Twitter announced today that it is acquiring Scroll, a subscription platform for users who don’t want to read content with ads but still support publishers to bring in more revenue than with traditional ads on a page. This comes as part of Twitter’s plan to build its own subscription service.

“This is an exciting opportunity for us to introduce this proven model to publishers on our service and make reading the news better for everyone involved. Looking ahead, Scroll will become a meaningful addition to our subscriptions work as we build and shape a future subscription service on Twitter.”

With Scroll, Twitter wants to solve “one of the most frustrating parts about reading content online.”

“To do this, we plan to include Scroll as part of an upcoming subscription offering we’re currently exploring. As a Twitter subscriber, picture getting access to premium features where you can easily read articles from your favorite news outlet or a writer’s newsletter from Revue, with a portion of your subscription going to the publishers and writers creating the content.”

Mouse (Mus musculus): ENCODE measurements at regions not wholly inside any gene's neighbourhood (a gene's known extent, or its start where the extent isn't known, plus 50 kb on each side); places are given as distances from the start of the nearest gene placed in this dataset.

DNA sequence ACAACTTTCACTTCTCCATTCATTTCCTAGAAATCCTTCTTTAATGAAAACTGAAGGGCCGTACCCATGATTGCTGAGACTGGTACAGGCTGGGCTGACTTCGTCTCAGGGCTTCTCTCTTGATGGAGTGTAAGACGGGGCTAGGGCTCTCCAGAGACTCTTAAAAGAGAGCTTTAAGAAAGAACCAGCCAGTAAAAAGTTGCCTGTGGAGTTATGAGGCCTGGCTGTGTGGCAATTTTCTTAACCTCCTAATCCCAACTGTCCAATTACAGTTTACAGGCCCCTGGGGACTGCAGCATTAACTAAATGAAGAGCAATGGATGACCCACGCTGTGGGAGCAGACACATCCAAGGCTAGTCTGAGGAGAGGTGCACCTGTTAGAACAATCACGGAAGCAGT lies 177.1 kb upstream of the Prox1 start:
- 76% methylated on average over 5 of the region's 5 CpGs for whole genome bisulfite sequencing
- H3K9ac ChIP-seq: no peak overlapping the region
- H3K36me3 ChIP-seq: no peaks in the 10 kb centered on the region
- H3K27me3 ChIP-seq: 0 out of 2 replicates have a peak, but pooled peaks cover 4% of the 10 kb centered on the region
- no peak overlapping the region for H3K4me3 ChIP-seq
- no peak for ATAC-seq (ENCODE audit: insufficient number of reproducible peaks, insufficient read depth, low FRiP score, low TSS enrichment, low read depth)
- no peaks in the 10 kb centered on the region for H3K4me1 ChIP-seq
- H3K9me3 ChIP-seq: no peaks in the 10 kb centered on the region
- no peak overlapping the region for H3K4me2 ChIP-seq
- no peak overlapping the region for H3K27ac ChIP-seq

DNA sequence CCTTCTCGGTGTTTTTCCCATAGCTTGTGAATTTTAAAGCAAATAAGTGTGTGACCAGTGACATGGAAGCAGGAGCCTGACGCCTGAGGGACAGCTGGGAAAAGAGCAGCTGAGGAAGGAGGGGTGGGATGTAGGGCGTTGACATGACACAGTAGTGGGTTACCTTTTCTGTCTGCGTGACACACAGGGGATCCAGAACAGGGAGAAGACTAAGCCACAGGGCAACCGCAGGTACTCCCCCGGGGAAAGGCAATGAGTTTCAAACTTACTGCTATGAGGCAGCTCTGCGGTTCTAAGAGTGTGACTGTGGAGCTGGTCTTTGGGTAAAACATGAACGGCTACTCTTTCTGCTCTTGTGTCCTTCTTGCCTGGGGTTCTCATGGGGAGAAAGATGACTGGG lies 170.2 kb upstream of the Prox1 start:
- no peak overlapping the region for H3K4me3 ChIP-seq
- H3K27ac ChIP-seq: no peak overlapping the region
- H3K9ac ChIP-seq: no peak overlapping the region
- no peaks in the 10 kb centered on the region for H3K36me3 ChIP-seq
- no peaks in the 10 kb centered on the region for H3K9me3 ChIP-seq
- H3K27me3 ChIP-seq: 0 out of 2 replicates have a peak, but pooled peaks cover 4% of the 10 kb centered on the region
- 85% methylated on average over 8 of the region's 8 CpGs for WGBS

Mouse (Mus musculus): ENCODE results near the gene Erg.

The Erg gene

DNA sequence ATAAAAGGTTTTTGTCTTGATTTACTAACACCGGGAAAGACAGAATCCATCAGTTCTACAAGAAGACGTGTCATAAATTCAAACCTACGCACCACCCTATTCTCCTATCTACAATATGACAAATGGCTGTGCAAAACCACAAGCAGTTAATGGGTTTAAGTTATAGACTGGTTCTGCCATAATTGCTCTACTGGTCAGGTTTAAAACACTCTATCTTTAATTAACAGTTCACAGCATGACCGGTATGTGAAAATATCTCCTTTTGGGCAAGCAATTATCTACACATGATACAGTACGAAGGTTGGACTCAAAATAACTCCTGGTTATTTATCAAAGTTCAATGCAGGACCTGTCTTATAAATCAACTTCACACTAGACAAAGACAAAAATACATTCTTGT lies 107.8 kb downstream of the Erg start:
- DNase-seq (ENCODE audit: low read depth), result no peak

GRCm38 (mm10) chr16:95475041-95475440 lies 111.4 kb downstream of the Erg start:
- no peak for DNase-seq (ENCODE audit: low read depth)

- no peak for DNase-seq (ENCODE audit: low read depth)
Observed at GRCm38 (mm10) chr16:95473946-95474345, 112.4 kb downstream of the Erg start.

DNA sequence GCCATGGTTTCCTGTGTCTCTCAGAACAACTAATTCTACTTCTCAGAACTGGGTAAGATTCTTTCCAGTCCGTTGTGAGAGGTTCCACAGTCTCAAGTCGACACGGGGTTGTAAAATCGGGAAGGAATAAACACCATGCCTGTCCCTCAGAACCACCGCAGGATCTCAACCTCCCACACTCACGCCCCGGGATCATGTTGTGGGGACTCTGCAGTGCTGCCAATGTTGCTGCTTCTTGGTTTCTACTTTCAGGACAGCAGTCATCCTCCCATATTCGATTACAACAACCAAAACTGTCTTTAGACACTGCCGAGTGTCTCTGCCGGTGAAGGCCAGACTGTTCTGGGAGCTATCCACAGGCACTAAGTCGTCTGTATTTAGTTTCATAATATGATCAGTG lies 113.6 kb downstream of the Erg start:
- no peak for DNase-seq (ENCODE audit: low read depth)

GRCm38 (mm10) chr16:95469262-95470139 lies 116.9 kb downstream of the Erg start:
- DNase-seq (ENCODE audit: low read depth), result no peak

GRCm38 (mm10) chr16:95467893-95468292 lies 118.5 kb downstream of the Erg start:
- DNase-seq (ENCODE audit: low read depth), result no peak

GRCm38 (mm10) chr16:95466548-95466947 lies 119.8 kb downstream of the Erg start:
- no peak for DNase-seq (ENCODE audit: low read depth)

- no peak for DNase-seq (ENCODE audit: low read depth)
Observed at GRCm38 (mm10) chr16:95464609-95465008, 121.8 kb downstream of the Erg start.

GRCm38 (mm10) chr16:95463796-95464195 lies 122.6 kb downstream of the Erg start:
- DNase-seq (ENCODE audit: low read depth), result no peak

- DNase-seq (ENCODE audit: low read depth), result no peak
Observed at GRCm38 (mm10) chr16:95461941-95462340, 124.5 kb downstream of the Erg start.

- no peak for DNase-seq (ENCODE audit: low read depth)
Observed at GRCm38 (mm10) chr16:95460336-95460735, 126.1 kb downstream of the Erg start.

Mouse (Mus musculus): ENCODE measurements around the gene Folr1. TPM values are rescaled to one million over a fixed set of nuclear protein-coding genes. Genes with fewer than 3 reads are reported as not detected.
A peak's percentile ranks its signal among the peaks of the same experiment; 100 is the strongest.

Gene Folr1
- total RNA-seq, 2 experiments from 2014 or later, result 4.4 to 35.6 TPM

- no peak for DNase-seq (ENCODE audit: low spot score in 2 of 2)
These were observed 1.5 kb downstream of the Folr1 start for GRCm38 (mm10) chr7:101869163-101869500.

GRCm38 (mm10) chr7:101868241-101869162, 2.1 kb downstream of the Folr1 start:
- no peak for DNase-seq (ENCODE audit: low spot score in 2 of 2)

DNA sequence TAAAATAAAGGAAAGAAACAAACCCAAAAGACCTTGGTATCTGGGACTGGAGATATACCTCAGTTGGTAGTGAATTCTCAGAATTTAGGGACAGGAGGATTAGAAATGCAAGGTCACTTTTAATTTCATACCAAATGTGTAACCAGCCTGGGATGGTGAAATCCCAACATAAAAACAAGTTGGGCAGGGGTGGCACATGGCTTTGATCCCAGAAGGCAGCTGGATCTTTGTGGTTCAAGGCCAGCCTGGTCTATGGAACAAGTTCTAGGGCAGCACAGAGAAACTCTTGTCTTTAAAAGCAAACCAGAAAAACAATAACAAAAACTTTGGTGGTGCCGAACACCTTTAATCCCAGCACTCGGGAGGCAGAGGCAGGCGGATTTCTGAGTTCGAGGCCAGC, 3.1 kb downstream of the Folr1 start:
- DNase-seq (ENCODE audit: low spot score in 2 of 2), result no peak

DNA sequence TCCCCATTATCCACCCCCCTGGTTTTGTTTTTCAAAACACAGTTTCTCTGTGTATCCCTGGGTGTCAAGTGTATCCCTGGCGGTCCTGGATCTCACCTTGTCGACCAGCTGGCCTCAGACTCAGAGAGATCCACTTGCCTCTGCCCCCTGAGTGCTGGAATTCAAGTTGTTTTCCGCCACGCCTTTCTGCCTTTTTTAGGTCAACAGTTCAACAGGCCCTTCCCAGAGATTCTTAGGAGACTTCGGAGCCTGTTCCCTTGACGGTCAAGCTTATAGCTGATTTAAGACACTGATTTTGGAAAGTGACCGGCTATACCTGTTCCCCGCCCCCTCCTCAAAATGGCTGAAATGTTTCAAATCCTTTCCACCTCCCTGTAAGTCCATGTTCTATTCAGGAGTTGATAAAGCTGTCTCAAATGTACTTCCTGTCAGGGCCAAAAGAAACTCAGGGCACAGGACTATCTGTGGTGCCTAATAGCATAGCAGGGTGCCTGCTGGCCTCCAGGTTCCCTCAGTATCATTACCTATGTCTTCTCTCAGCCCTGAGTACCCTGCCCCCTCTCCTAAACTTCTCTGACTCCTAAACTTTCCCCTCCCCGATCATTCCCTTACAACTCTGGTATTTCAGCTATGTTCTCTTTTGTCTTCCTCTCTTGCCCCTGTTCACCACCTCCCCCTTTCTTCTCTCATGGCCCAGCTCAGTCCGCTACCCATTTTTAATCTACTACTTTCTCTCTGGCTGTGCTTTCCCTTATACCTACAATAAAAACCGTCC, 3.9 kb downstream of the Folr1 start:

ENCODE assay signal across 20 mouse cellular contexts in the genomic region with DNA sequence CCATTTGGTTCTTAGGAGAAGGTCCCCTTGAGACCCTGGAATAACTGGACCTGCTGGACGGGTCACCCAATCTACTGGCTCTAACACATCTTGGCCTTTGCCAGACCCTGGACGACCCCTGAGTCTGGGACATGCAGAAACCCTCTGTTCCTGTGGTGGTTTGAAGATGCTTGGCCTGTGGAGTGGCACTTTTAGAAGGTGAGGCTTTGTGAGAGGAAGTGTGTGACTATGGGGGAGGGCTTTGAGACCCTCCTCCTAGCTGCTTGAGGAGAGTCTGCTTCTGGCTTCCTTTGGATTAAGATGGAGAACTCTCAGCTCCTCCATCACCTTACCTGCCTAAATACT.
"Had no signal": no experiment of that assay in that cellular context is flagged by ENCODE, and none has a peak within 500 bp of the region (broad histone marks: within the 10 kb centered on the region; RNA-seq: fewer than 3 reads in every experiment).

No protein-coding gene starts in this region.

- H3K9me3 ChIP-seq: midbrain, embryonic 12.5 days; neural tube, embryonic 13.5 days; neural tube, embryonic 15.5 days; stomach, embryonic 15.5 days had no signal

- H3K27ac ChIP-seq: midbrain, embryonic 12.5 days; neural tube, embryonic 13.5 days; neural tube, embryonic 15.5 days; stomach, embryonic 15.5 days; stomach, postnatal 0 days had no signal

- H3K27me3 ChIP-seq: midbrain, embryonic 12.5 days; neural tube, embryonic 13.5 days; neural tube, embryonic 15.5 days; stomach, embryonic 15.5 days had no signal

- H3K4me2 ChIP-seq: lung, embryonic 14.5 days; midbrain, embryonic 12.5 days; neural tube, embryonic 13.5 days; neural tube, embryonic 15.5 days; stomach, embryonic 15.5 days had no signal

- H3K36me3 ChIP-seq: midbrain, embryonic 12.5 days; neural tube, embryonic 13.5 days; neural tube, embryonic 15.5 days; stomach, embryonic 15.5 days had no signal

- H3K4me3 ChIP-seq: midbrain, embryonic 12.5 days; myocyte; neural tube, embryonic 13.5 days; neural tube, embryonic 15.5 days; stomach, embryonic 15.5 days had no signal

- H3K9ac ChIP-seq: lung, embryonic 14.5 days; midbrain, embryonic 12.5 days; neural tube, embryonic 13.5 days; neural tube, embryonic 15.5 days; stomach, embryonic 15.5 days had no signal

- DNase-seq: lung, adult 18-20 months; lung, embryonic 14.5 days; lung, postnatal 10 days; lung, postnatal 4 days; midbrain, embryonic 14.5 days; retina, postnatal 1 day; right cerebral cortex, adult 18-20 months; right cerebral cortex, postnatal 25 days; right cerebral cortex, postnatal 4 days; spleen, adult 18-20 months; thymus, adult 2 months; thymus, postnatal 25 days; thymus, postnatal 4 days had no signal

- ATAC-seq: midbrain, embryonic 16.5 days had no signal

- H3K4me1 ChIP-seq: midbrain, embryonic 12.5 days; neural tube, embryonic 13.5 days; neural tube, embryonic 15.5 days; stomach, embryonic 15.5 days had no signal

In January, Twitter announced it had acquired Revue, a service to help people to publish newsletters on social media, another step for its own subscription service. On Monday, Twitter finally launched its Spaces feature for anyone with at least 600 followers. The social network plans to add a Tip Jar to the creators who use Spaces as well as “premium live rooms” with restricted access.

According to The Verge, Nuzzel, one of Scroll’s services, is going to be “winding down.”

“Nuzzel sends daily emails of the top stories shared by people in your Twitter feed and was therefore beloved by a tiny set of very online news consumers. Twitter says that it will ‘bring the core elements of Nuzzel directly to Twitter over time.’ The service will shut down on May 6th.”

Twitter is currently planning to launch its new subscription platform later this year. In the short term, Scroll will no longer be accepting signups of new publishers.

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About the Author

José Adorno

Brazilian tech Journalist. Author at 9to5Mac. Previously at Rede Globo, the main TV broadcaster in Latin America.

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